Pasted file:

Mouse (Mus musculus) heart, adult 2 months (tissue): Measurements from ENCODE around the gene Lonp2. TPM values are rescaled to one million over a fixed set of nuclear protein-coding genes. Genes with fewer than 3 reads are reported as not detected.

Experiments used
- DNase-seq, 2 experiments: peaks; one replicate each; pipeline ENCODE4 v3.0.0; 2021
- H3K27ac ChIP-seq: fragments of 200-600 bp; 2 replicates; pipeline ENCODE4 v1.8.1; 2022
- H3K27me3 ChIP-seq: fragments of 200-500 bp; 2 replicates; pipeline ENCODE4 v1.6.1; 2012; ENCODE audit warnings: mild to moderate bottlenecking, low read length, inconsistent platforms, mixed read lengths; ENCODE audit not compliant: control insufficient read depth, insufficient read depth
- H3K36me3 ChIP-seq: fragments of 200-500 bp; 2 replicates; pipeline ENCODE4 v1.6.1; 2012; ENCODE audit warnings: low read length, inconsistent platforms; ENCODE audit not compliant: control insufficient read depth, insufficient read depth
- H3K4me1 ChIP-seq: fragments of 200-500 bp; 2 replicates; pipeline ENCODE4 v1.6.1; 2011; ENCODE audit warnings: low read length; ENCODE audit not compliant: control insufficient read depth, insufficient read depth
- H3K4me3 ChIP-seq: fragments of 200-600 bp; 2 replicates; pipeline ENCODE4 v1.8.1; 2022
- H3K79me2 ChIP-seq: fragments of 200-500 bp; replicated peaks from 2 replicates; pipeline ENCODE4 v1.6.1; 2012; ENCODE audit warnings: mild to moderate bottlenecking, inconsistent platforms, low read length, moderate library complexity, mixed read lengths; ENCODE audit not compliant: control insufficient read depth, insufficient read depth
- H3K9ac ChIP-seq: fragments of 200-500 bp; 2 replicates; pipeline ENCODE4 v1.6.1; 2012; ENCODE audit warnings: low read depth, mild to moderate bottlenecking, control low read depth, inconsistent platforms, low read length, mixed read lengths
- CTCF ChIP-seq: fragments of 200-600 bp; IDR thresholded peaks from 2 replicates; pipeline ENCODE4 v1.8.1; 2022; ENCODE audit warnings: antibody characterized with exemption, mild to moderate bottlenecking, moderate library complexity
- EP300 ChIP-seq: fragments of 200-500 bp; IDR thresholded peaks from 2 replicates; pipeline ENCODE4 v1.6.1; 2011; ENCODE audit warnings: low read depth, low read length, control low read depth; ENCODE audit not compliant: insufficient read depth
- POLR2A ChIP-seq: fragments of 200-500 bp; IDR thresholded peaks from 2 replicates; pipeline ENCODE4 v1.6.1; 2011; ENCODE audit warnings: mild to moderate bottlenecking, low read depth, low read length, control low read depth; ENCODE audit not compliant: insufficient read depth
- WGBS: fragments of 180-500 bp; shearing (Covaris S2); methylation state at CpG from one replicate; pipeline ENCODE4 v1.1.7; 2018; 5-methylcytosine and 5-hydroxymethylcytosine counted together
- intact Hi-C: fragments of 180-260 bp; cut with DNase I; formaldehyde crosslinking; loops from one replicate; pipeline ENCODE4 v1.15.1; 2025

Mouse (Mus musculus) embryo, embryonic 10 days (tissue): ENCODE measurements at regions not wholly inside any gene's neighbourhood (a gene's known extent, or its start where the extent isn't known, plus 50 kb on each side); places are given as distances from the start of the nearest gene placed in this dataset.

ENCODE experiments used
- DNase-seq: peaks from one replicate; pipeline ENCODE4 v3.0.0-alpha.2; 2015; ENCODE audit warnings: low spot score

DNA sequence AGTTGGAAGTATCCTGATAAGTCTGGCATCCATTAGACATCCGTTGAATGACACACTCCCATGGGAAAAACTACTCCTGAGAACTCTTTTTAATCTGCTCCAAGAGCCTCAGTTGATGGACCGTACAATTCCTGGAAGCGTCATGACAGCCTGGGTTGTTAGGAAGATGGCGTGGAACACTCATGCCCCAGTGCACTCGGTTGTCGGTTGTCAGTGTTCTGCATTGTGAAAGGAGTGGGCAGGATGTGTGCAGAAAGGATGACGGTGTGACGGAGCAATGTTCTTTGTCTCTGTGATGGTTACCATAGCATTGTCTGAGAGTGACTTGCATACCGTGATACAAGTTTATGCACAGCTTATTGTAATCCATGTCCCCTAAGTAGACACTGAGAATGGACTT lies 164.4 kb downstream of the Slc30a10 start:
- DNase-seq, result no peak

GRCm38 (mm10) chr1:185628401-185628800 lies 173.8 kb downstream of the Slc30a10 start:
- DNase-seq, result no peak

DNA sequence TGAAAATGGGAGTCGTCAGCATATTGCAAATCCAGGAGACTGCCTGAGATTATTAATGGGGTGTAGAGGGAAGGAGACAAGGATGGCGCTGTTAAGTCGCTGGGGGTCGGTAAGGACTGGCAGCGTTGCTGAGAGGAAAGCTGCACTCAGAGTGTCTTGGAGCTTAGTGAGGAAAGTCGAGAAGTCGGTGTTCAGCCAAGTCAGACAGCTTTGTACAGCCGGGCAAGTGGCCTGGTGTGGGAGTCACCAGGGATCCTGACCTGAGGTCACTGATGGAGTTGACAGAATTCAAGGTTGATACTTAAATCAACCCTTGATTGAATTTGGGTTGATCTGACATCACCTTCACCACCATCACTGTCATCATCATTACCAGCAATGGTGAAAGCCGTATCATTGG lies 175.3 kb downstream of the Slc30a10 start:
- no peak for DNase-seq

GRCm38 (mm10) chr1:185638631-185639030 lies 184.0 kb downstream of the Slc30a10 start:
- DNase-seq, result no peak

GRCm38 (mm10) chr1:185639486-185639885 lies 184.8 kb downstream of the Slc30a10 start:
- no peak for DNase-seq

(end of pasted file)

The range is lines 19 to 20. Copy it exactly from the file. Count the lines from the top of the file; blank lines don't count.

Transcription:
DNA sequence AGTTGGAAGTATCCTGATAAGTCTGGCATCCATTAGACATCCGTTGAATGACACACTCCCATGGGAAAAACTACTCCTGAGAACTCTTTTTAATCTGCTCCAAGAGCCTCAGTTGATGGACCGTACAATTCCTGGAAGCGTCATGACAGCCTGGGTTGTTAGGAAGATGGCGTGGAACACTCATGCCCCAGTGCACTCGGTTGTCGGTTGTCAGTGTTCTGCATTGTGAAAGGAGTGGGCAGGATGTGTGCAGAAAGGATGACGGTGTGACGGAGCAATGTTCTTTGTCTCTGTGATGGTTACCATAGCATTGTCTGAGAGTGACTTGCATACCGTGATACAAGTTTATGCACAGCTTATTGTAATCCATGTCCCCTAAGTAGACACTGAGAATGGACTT lies 164.4 kb downstream of the Slc30a10 start:
- DNase-seq, result no peak